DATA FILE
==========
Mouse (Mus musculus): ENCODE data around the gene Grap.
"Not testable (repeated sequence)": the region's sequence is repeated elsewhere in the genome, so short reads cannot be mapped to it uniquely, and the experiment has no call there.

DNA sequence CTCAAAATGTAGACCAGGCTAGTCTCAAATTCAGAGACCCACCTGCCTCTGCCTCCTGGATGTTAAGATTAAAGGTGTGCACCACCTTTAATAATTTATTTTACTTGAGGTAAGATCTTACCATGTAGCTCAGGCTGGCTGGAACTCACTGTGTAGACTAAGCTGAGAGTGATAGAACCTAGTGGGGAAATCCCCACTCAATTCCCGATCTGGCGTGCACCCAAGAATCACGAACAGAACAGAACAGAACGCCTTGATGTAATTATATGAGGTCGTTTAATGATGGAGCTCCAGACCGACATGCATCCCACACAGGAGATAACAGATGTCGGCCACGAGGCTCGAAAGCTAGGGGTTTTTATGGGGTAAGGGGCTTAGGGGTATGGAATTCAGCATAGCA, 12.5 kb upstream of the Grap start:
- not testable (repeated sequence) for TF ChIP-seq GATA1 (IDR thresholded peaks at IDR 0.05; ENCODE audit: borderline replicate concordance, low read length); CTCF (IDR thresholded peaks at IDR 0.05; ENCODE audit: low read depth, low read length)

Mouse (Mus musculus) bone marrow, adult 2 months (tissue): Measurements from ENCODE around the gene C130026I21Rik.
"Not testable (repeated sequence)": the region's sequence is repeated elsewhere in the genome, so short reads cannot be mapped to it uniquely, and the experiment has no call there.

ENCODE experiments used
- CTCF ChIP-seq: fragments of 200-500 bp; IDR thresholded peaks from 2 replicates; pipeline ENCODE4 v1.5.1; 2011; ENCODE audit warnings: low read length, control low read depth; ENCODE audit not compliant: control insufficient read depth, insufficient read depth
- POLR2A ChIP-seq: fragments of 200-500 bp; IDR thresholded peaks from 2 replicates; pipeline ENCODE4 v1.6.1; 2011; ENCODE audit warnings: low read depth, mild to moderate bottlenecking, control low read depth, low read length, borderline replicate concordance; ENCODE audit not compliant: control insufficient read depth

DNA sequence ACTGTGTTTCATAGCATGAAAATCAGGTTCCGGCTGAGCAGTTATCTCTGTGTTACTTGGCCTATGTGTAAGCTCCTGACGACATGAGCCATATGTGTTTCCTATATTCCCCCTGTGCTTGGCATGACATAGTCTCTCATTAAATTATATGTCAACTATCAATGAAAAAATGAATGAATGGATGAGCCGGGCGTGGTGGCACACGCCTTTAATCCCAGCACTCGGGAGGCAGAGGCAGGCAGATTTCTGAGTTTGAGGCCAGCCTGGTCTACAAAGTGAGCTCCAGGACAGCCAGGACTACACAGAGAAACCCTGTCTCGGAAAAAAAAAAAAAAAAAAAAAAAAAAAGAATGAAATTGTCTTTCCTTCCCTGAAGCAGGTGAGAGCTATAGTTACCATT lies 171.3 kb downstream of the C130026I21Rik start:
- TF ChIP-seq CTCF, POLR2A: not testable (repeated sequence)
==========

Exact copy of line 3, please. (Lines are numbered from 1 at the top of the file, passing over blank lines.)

DNA sequence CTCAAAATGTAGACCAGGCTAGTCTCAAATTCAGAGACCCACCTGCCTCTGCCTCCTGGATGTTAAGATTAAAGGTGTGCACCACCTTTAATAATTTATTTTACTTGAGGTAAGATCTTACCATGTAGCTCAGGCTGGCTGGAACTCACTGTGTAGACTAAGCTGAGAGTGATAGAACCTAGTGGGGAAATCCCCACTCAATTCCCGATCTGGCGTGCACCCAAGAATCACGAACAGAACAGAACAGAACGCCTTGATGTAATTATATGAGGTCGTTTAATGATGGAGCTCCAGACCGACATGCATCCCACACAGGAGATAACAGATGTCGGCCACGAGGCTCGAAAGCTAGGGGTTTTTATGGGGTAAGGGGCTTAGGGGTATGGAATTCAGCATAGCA, 12.5 kb upstream of the Grap start: